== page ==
IMF keeps digging

After six years of demand weakness, the likelihood of damage to potential output is increasingly a concern.

This is a key sentence in paragraph 13 of the note that the International Monetary Fund had prepared for the G-20 meeting that has ended. If, after six years of unprecedented quantitative easing, demand weakness has persisted, it behoves any intelligent person or institution to ask questions about the efficacy of measures adopted, rather than recommending more of it.

In paragraph no. 11, while calling for further monetary accommodation, the Fund document noted:

The expected boost in economic activity from lower oil prices has not materialized,..

Under normal circumstances, any responsible advice would be that the central banks should not be adding further stimulus to their economies in the light of the extraordinarily large stimulus coming from lower oil prices. The IMF, of course, does the opposite.It behoves an international institution to ask hard questions of the failure of the oil price drop to stimulate overall consumption.

The point is that hard questions are not being asked of the recovery model that has been followed so far in the last six years with little direct success and substantial side-effects.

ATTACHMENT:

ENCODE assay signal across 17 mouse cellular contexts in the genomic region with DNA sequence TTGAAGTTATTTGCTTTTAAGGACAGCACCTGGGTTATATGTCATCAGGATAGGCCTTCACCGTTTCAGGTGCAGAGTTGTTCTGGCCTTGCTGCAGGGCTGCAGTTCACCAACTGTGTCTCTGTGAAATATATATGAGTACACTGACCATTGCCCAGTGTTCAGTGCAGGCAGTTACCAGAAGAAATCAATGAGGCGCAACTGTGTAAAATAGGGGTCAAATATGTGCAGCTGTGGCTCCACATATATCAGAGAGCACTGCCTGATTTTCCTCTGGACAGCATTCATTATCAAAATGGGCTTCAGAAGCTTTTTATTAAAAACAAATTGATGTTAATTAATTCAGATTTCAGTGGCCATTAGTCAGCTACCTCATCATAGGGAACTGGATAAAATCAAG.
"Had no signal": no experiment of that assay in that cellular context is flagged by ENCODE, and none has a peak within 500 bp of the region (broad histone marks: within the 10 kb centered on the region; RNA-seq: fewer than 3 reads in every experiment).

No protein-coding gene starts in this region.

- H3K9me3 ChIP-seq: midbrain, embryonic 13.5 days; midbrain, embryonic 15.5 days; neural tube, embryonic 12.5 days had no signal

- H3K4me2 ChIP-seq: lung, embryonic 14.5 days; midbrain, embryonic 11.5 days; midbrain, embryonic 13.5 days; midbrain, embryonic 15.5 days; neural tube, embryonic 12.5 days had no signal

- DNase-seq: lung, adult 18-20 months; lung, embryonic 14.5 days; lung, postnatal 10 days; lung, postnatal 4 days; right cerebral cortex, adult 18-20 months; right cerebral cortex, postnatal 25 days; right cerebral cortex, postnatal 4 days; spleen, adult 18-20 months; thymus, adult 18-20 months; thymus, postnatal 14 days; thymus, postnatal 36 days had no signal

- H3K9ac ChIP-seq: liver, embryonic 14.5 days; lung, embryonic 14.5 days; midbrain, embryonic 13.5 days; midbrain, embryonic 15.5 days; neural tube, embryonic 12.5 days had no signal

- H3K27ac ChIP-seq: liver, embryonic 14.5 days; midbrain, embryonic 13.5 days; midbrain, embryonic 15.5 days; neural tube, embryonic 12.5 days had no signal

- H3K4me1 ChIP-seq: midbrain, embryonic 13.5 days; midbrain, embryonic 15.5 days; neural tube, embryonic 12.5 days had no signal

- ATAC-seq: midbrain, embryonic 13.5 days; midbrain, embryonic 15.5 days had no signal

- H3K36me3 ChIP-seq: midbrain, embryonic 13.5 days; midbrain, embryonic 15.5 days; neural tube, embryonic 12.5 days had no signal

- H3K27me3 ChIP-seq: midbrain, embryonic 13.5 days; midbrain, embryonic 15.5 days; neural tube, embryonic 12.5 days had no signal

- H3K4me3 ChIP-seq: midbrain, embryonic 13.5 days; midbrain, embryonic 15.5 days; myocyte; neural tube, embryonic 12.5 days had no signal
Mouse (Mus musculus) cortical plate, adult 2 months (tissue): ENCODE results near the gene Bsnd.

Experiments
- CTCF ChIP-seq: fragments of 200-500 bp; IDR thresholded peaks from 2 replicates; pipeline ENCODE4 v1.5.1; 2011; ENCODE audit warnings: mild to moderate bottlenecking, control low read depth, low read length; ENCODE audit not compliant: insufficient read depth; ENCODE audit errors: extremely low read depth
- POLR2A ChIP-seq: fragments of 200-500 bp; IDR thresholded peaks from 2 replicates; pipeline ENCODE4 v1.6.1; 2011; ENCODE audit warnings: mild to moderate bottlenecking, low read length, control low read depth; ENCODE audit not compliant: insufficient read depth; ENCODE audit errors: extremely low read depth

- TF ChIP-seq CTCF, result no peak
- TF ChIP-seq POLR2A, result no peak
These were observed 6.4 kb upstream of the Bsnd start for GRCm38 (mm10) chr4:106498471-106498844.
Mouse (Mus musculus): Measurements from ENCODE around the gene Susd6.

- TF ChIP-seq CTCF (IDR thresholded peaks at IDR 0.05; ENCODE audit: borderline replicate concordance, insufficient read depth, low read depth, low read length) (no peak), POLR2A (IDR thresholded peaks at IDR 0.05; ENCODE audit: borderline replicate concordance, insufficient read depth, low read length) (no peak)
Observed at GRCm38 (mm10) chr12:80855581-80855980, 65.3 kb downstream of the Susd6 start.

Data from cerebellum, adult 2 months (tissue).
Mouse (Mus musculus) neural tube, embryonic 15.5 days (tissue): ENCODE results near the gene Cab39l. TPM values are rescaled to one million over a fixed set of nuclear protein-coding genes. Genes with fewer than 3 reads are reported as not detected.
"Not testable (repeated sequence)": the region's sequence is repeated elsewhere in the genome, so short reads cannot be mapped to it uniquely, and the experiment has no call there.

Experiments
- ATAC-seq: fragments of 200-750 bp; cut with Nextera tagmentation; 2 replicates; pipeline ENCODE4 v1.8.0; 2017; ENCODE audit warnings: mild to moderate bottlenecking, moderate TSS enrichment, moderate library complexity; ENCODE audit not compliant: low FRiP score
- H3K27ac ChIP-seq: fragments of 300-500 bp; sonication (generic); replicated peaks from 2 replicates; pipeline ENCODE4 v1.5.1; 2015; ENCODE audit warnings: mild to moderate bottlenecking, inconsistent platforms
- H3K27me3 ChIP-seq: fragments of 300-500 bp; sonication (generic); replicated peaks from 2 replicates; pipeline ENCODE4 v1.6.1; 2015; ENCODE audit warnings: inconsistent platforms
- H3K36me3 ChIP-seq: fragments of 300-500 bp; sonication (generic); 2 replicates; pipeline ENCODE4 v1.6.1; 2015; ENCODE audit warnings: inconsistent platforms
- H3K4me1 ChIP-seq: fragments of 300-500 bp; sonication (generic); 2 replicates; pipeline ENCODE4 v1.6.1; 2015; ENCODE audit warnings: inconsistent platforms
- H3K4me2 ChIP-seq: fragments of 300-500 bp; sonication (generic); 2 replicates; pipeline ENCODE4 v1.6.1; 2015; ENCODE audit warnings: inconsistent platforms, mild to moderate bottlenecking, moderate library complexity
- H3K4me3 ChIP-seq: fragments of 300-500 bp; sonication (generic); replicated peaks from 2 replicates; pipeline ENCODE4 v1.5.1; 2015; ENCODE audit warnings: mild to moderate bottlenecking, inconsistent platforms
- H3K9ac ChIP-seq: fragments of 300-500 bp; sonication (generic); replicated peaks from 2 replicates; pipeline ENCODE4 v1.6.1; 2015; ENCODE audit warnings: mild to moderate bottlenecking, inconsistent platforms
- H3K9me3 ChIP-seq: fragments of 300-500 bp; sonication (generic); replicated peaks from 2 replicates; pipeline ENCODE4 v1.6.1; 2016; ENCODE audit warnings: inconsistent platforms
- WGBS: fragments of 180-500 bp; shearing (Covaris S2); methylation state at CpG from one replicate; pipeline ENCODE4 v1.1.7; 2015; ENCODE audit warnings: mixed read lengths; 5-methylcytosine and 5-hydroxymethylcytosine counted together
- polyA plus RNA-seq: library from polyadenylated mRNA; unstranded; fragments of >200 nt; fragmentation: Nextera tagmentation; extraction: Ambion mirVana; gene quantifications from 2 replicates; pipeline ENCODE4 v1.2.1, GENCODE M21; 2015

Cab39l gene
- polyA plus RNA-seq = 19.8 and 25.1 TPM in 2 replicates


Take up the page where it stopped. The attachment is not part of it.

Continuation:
What are the answers, then? That is the counter-question.

Here are they:

(1) Lower growth, globally, for quite some time is inevitable. Much global growth has been brought forward by the overuse of debt in the forty years since Bretton Woods was disbanded. Current dollar in GDP had gone up 5.6 times since 1980(and up to 2014) whereas the general government debt in these countries had gone up by 14.4 times. Acceptance of this reality is needed to stop digging further while in a hole. Current Fund advice is akin to that.

(2) Stimulus is needed but it has to be very specially tailored to the lower income segments of the population – those who cannot adjust.

(3) Others have to accept some painful adjustment.

(4) Creative destruction – a key function of capitalism – has to be allowed to play out. Only then, malinvestment done using years of excessive borrowing will be extinguished, paving the way for a resumption of good and essential investment.

(5) Continuing to borrow and print should stop. Global growth of the last forty years is not sustainable because it was conjured out of ‘paper’ – fiat money and bank credit. Sustainable growth might be slow and lower but what has happened in the last forty years is not the normal at all.


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